UC Davis Mathematics

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February 2019
Dr. Tavernetti describes the simplicity of math, some of the famous discoveries through the history of mathematics, as well as how math connects different fields. This talk has garnered over 125,000 views.
February 2019
by Blake Temple

Based on research by Blake Temple and Moritz Reintjes. Moritz Reintjes completed his Ph.D. with Professor Temple at UC Davis. Since 2017 he is a postdoc at the Instituto Superior Tecnico in Lisbon, Portugal. His research concerns General Relativity, Sho ...read more.

February 2019
By Jesus De Loera

Is there really a separation between pure and applied mathematics? The great mathematician Lobachevsky is attributed with saying “there is no branch of mathematics, however abstract, which may not some day be applied to phenomena of the real world.” There a ...read more.

February 2019

by Anne Schilling

Suppose your library has one shelf with n books. If someone checks out book i and returns it, this book gets placed at the be ...read more.

November 2017
by Professor Bruno Nachtergaele

At the atomic and subatomic scale, the world is governed by the laws of quantum mechanics. Conservation laws of energy and momentum hold just as firmly as we have come to expect from our experience with the classical universe at larger scales. But in quan ...read more.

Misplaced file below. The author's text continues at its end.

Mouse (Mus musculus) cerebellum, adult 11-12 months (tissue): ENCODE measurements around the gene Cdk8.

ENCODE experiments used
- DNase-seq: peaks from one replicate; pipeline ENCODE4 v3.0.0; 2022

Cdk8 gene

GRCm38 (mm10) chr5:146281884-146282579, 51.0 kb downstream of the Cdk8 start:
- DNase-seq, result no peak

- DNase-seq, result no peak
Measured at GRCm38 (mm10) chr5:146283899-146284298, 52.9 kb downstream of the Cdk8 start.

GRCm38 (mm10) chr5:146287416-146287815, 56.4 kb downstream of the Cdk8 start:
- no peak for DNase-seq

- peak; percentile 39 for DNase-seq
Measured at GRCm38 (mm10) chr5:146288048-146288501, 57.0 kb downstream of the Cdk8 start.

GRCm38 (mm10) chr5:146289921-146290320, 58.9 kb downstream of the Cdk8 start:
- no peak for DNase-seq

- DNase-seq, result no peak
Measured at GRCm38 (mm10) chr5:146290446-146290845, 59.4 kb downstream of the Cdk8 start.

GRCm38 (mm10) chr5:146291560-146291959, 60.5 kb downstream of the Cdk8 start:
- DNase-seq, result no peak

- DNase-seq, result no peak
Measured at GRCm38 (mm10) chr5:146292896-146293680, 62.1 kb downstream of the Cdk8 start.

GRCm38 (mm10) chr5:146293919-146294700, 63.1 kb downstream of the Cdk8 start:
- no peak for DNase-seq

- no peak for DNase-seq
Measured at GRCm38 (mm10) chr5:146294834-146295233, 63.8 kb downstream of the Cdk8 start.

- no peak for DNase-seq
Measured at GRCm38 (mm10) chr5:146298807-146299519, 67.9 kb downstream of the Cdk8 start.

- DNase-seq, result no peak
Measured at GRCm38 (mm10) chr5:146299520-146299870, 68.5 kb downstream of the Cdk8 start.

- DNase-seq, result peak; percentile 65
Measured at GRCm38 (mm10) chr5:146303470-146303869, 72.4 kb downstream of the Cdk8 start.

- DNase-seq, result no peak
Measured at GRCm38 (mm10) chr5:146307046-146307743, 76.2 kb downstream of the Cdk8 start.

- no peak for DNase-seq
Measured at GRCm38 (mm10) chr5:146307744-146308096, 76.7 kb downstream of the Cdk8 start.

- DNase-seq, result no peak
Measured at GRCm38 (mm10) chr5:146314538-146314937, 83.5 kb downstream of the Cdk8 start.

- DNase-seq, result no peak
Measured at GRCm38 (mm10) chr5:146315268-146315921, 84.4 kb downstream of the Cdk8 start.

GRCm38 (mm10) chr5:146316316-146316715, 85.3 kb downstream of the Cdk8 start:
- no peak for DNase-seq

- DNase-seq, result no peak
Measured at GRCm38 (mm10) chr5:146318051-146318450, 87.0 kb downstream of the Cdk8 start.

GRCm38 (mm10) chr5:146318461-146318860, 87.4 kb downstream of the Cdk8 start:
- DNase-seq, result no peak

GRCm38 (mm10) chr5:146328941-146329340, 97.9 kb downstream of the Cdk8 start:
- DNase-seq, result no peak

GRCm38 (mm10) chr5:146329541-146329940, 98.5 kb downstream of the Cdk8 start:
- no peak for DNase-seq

November 2017
by Professor Adam Jacob

Adam Jacob joined our Department in 2015, and was awarded a Hellman Fellow in 2017. He is a pure mathematician who works in the area of differential geometry. In general, he studies nonlinear partial differential equations that arise from the geometry of man ...read more.

March 2017
Our faculty member Dan Romik was interviewed by video-maker Brady Haran, creator of the popular Numberphile series of online videos, for one of his videos recently uploaded to the Numberphile YouTube channel. The video, titled "The Moving Sofa Problem," concerns Romik's recent work on the intriguing unsolved geometry problem of finding the shape of the "sofa" (two-dimensional shape) with largest area that can be moved around a right-angled turn in a corridor of unit width. Click on the link below to watch the video.

Excerpt of 2017 article from Dan Romik:

Mathematicians have always looked to the physical world to find inspiration for new mathematics; indeed, some beautiful theoretical developments have emerged from our attempts to understand physical phenomena such as fluid flo ...read more.